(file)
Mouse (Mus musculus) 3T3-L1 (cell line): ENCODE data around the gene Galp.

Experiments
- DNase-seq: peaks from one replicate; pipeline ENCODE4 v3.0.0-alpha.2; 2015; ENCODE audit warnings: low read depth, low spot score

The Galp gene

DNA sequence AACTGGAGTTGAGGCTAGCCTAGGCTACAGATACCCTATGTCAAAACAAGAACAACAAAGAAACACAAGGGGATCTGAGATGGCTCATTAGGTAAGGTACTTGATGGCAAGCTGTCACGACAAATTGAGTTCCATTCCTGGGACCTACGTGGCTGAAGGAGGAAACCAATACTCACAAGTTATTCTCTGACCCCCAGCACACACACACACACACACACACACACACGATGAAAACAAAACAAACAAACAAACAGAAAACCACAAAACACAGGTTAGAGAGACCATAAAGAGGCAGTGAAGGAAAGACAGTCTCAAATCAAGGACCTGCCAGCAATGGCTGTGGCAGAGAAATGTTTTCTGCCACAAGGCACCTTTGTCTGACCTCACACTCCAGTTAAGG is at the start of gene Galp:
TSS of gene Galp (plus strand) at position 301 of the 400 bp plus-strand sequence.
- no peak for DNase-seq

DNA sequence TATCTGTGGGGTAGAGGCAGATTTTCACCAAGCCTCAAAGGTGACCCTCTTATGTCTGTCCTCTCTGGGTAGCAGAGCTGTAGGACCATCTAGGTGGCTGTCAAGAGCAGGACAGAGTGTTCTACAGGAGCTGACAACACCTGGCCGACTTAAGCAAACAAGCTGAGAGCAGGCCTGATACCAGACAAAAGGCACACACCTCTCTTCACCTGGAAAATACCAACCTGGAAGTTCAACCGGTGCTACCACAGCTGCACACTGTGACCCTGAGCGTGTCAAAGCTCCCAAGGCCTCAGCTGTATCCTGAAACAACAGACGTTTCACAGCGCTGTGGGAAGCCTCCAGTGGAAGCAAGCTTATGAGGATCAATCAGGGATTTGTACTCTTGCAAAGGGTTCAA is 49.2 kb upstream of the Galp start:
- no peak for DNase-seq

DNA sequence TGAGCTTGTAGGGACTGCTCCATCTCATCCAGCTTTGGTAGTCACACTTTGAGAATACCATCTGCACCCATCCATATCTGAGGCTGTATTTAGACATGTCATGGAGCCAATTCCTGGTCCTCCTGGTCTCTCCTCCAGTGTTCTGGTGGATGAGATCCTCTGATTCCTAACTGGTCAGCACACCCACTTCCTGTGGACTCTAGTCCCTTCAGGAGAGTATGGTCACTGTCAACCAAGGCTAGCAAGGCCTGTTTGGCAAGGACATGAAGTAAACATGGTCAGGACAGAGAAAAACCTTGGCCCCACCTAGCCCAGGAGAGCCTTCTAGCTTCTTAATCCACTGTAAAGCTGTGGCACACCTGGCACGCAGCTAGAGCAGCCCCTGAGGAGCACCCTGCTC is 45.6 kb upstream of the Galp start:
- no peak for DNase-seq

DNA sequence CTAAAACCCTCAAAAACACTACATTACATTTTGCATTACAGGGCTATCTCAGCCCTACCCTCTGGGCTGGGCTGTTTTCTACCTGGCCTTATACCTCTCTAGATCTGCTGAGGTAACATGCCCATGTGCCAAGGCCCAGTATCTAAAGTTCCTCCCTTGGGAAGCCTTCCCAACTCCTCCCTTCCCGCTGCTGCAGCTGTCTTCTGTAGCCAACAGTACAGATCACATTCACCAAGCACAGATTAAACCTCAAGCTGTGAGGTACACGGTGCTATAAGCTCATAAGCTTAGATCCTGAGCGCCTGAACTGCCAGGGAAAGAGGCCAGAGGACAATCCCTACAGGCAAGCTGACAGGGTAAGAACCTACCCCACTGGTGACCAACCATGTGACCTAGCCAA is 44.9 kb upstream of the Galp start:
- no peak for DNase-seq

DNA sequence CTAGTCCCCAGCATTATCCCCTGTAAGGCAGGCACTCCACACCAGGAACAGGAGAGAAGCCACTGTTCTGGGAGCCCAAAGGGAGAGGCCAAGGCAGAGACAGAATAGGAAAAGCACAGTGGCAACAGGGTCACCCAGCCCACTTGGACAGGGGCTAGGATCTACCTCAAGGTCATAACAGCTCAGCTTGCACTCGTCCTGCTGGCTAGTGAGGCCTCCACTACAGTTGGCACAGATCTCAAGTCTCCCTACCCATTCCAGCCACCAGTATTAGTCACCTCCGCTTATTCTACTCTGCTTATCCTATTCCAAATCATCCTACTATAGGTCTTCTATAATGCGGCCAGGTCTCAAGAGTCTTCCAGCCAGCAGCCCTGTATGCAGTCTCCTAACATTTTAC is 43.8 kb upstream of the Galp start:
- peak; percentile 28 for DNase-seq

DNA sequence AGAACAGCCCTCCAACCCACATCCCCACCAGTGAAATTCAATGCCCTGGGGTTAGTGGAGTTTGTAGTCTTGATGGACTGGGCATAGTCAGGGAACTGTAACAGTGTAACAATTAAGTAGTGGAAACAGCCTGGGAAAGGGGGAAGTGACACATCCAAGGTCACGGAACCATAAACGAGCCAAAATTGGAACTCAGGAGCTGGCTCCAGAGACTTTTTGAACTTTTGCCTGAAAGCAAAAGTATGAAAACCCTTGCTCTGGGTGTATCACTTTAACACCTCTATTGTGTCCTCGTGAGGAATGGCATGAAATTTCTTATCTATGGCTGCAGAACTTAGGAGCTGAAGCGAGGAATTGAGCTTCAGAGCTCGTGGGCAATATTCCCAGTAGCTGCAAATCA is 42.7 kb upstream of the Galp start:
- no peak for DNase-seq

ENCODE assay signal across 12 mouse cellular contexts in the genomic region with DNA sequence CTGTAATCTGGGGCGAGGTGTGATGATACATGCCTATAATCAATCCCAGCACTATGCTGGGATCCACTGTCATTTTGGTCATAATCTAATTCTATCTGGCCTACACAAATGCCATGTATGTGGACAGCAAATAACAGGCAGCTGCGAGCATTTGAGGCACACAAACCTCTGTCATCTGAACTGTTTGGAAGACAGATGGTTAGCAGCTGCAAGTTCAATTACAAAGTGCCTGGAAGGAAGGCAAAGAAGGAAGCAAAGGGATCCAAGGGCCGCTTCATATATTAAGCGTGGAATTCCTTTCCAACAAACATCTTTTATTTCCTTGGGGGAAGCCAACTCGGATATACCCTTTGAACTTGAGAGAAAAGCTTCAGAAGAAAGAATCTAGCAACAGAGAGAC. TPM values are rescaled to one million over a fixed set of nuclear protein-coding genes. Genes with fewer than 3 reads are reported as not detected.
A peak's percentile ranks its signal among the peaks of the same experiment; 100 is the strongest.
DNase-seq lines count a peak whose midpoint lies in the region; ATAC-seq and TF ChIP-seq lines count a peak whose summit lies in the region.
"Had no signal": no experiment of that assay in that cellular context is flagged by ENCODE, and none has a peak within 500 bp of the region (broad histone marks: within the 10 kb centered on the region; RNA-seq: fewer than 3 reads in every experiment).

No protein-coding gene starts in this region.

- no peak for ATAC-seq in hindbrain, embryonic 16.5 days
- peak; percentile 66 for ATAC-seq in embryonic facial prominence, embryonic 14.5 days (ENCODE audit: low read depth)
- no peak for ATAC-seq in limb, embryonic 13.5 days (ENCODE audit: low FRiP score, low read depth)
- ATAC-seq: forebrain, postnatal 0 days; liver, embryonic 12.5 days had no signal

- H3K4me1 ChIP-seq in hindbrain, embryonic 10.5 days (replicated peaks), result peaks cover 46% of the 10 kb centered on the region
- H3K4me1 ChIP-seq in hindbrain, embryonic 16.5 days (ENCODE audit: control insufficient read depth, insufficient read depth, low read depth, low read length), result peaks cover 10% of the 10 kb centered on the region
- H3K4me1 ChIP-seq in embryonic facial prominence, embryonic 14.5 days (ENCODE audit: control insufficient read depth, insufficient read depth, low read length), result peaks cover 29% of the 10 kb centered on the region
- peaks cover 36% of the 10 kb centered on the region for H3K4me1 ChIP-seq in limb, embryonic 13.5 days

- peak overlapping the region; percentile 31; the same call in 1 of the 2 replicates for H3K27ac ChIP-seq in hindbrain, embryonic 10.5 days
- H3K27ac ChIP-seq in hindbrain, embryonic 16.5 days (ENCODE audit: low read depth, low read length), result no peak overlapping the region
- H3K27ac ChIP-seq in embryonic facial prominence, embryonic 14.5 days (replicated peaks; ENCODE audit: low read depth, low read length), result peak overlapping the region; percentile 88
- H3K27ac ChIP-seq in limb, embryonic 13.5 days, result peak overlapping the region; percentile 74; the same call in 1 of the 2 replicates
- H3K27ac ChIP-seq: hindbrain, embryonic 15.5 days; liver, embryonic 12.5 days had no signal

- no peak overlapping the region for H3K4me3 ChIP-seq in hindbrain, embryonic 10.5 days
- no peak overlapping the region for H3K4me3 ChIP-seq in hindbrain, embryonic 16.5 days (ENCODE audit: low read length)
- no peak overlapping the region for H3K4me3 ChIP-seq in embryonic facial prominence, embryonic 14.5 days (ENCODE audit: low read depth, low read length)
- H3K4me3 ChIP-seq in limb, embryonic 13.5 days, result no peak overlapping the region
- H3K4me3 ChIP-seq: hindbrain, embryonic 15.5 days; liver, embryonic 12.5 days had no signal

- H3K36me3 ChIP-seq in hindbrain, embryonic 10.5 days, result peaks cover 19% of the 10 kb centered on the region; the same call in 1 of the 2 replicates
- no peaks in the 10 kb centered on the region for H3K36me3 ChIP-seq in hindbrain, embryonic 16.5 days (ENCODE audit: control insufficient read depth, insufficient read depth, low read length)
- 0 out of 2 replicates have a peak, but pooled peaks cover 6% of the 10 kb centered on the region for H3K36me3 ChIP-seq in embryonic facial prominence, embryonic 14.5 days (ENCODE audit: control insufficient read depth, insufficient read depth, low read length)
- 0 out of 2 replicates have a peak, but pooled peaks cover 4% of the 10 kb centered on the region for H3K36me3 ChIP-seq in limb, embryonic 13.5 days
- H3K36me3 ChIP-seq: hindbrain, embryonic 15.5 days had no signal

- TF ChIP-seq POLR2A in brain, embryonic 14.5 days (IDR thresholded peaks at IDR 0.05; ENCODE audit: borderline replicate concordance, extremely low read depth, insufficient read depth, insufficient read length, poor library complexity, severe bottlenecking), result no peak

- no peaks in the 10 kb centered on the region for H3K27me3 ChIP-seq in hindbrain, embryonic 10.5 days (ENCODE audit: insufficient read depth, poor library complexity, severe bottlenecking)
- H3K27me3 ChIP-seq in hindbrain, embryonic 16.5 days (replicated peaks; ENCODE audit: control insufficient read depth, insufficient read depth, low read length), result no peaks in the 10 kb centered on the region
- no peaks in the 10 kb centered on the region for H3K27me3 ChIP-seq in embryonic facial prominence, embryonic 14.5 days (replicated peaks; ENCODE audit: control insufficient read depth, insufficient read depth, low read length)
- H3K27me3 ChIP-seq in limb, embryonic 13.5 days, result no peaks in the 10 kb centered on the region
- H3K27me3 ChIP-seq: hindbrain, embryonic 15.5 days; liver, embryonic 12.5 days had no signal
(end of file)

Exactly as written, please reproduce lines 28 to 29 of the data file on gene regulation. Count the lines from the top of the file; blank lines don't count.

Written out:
- H3K4me1 ChIP-seq in hindbrain, embryonic 16.5 days (ENCODE audit: control insufficient read depth, insufficient read depth, low read depth, low read length), result peaks cover 10% of the 10 kb centered on the region
- H3K4me1 ChIP-seq in embryonic facial prominence, embryonic 14.5 days (ENCODE audit: control insufficient read depth, insufficient read depth, low read length), result peaks cover 29% of the 10 kb centered on the region